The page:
Most teenage magazines nowadays are filled with exaggerated, eye-catching “breaking news,” whether it’s related to politics, fashion, or which celebrity couple broke up that day. But Bearden seniors Julia Bryant and Andrew Peters give this medium a whole new meaning with their very own publication of an art-based magazine.
Bryant and Peters, who are also journalists with The Bark, are currently working on creating and publishing a magazine called 20/20 in which Bryant can feature her love for film photography and Peters gets to tell the stories of local musicians.
After falling in love with film photography two years ago, Bryant wanted to have a platform where she could share her work, but technology did not feel like the right fit.
“Photography is an art form that can sometimes feel so ‘intangible,’” Bryant said. “You take a photo and boom there it is on a screen or on your camera, and it can feel very underwhelming to me to not have what I have created in a tangible form; with film photography and print, it is much more tangible.”
She then decided that a magazine was also the perfect opportunity for her to showcase other people’s artistic works.
“The whole idea of the magazine is to have a platform where creators can be recognized in a print publication that goes well beyond the digital realm,” Bryant said.
Bryant published the first issue of the magazine by herself in April of 2018, featuring local artists Megan Kerr (BHS Class of 2017) and Jake White. It consisted mostly of pictures, which is why Bryant asked Peters to join her in making Issue 02.
Bryant and Peters originally planned on the feature stories containing many types of art forms, but eventually decided to focus on musicians and bands.
“Music is something that Andrew and I hold so close to us, and it is part of the reason we have become best friends,” Bryant said. “We decided that we want to focus on featuring only musicians because it is something we both know lots about, and it is what we are most passionate about sharing.”
The two collaborate productively to get all the work for the project done. Bryant takes on all the graphic design, formatting, and, of course, photography, while Peters interviews the artists and writes every feature.
The name 20/20 focuses on their vision to be completely authentic and clear in their portrayals. The goal is for everyone to be seen in a truthful, objective light, while showing Bryant’s commitment to genuine photography.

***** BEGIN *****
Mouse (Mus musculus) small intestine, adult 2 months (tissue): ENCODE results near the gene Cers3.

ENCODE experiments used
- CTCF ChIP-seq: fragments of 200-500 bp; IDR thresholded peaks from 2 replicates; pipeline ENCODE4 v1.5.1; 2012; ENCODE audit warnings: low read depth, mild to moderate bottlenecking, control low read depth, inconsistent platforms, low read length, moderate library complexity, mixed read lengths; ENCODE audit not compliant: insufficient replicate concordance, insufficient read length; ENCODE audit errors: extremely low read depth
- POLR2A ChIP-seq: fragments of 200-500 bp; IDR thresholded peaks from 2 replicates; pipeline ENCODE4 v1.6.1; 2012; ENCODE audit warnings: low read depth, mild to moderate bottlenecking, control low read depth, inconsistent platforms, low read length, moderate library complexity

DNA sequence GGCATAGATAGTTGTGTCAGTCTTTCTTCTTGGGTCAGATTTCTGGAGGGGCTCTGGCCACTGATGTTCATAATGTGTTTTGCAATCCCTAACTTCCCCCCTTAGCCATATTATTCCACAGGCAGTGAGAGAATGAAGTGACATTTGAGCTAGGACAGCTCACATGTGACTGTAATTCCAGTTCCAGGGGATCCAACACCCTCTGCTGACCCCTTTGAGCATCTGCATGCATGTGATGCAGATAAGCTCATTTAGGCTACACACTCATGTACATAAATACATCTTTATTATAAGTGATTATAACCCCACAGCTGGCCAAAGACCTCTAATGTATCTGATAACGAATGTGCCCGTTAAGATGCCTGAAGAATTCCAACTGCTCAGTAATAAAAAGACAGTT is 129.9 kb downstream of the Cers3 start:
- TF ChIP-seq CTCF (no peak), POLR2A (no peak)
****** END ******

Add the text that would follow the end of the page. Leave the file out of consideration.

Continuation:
“I told [a friend] that I wanted it to be a raw and completely clear representation of my photography and also the work of others,” Bryant said. “I want people to see it with no outside perceptions or distractions, … hinting at the idea of 20/20, AKA, perfect vision.
“And I also thought the name sounded pretty sick.”
With the addition of Peters’s stories and an increase in artists from the Knoxville, Chattanooga, and Nashville areas, Issue 02 will be 76 pages of bound binding and matte-finished paper, very different from Issue 01.
“I think we are really going to be able to be taken seriously as a magazine publication, and that excites me,” Bryant said. “Issue 02 looks and feels so much more professional than Issue 01 because I have learned tons about publishing, format, and design.”
The two also cannot wait to be able to show all the talent of other artists captured in the features.
“I love all of the music they create and also love them all as people,” Bryant said. “I stand so strongly behind them, and I can not wait to let them be recognized.”
Copies of 20/20 are now available for people to pre-order, but can be officially ordered at www.juliagbryant.com around the first week of November. It is $20 for a copy of Issue 02, which is almost twice the size of the previous Issue 01. You can contact Bryant and Peters through Instagram @2020magazine to let them know if you are interested.